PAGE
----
Appeals Court Upholds Verdict Blaming Winchester Design For Injuries
BOSTON (AP) _ A federal appeals court has upheld a lower court ruling that blamed defective design of a Winchester rifle for an accidential firing that injured two New Hampshire teen-agers during a 1977 hunting trip.
The 1st U.S. Circuit Court of Appeals rejected arguments from the manufacturer of the rifle, Olin Corp., that a federal judge in New Hampshire erred when he held the company liable for the shooting.
Damages were not an issue in the appeal, but the victims, Henry Fortier and Raymond Croteau, were awarded a total of $560,000 as part of the Sept. 16, 1986, decision by U.S. District Judge Martin F. Loughlin.
Fortier and Croteau suffered foot wounds when a third teen-ager, Paul Croteau, stumbled and fell during the hunting trip near Berlin, N.H. The rifle discharged when it hit the ground, and the bullet passed through Raymond Croteau’s left foot then pierced Fortier’s right foot.
″It could reasonably be concluded from the evidence that the defective design made the rifle unreasonably dangerous for the purpose sold - to be used as a hunting weapon,″ the appeals court said in a decision published Thursday.
″There was evidence that defendant, despite its denial, had a consumer product safety committee which was aware that there could be an accidental discharge caused by a hunter falling while carrying a rifle in a position similar to that of Paul Croteau on the day of the accident,″ the court said.
Howard B. Myers, the New Hampshire attorney who represented the Connecticut-based company, did not immediately return telephone calls from The Associated Press on Monday. An Olin spokesman said he did not know if the company would appeal.
At the New Hampshire trial, three firearms experts who testified for the victims blamed the accident on the design of the Winchester Model 94 rifle, a commemorative replica of the original 1866 Winchester. One of them testified that because of its weight, the firing pin was thrust forward when the rifle hit the ground and caused the bullet to discharge even though the gun was half cocked, which acts as a safety on the rifle.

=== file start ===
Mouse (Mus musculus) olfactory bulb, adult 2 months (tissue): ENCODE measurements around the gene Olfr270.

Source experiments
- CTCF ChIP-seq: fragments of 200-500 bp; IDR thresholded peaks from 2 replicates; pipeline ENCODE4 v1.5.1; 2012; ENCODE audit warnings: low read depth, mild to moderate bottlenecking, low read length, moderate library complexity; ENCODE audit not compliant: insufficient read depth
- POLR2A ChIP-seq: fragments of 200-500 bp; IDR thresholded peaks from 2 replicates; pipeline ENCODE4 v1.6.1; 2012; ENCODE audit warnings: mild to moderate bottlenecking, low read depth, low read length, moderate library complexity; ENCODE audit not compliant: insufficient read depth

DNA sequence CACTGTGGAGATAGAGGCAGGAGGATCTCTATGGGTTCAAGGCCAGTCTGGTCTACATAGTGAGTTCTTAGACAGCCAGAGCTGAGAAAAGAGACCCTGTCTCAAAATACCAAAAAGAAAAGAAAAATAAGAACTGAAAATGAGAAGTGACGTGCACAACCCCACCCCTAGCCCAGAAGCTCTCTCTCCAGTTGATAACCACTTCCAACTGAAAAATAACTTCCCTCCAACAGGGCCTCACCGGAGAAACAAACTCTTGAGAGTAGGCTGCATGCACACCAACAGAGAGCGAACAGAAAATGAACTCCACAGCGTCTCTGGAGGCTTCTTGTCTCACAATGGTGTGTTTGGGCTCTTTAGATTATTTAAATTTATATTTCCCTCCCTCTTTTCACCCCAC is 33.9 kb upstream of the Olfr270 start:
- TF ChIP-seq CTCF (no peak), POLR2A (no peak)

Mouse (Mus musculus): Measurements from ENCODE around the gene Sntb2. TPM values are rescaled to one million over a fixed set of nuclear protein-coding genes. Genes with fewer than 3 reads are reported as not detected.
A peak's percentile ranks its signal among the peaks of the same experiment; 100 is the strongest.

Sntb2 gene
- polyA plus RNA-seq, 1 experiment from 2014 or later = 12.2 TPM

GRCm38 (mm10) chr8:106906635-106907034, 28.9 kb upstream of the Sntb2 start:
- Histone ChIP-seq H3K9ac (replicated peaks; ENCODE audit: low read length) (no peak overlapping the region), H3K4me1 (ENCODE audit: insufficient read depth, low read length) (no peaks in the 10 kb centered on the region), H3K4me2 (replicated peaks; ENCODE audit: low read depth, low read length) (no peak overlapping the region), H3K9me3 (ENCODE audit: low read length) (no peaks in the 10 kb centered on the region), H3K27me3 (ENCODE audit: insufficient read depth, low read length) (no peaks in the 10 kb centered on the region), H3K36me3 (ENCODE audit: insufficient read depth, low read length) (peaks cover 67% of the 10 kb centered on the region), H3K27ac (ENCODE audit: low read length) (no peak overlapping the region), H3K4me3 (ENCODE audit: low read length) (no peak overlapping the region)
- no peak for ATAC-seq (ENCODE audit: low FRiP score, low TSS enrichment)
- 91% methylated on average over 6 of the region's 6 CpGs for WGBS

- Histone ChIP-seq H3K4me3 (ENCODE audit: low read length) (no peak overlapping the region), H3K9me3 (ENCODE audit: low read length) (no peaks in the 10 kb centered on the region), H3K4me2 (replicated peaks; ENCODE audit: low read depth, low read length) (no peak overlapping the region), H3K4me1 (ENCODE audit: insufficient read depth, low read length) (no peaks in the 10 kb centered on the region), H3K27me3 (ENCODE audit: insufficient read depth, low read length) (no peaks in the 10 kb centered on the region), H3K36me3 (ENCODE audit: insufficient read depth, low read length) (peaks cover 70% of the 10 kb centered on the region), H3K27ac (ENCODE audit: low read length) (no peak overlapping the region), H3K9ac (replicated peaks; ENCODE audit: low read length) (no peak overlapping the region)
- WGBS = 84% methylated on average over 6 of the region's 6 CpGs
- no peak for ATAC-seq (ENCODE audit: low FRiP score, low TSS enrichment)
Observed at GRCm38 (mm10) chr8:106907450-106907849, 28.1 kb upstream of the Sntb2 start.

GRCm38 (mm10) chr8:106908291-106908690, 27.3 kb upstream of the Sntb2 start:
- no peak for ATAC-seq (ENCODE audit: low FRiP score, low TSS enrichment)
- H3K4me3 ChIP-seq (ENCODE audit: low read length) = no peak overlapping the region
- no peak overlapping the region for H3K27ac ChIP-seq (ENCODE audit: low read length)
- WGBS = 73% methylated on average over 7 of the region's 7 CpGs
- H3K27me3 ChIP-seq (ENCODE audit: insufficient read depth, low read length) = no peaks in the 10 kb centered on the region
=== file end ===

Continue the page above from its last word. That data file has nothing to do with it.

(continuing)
Two of the experts testified that they had tested the rifle and said it would fire, even when in the half-cocked position, if rapped with a hand or a rubber mallet.
The victims also introduced evidence that Olin conducted tests on the rifle in 1974 and 1976 to determine if it would fire when dropped to the ground. The tests indicated that the gun fired a small percentage of the time.
Also introduced as evidence by the victims was a 1976 letter in which an Olin weapons engineer said it would cost between $1.75 and $2.50 a rifle to add an additional safety.
In 1982, U.S. Repeating Arms of New Haven, Conn., which had obtained licensing rights to the Winchester name from Olin, introduced a modified version of the rifle with a lighter weight firing pin. U.S. Repeating Arms since has been purchased by another company.